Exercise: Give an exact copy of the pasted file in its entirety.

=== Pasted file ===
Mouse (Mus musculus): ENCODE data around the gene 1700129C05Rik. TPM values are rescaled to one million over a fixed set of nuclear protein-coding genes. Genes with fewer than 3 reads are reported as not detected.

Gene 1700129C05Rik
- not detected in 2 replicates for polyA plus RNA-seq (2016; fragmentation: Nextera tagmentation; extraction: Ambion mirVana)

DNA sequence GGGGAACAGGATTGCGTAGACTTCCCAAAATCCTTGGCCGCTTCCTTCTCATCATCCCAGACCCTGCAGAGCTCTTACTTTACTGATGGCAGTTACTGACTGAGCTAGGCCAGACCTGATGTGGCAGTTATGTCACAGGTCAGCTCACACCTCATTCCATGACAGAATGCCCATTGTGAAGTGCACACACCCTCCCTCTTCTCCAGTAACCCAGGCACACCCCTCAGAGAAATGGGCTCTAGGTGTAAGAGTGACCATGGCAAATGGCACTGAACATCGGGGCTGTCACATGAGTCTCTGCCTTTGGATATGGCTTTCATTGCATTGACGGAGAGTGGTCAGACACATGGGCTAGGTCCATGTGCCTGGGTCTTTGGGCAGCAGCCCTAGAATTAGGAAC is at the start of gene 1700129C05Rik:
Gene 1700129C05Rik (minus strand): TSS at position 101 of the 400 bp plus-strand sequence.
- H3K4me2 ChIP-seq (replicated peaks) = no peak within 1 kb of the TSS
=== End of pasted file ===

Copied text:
Mouse (Mus musculus): ENCODE data around the gene 1700129C05Rik. TPM values are rescaled to one million over a fixed set of nuclear protein-coding genes. Genes with fewer than 3 reads are reported as not detected.

Gene 1700129C05Rik
- not detected in 2 replicates for polyA plus RNA-seq (2016; fragmentation: Nextera tagmentation; extraction: Ambion mirVana)

DNA sequence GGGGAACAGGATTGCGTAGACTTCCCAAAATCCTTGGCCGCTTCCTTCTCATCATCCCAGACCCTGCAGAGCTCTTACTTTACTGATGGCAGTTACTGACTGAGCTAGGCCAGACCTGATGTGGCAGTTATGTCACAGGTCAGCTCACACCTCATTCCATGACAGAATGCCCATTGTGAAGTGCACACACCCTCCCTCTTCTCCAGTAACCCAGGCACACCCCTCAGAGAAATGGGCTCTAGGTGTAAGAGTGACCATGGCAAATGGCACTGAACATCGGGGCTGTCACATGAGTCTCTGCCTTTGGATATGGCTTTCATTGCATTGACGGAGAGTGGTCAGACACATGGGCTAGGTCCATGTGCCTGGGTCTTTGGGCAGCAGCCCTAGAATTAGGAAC is at the start of gene 1700129C05Rik:
Gene 1700129C05Rik (minus strand): TSS at position 101 of the 400 bp plus-strand sequence.
- H3K4me2 ChIP-seq (replicated peaks) = no peak within 1 kb of the TSS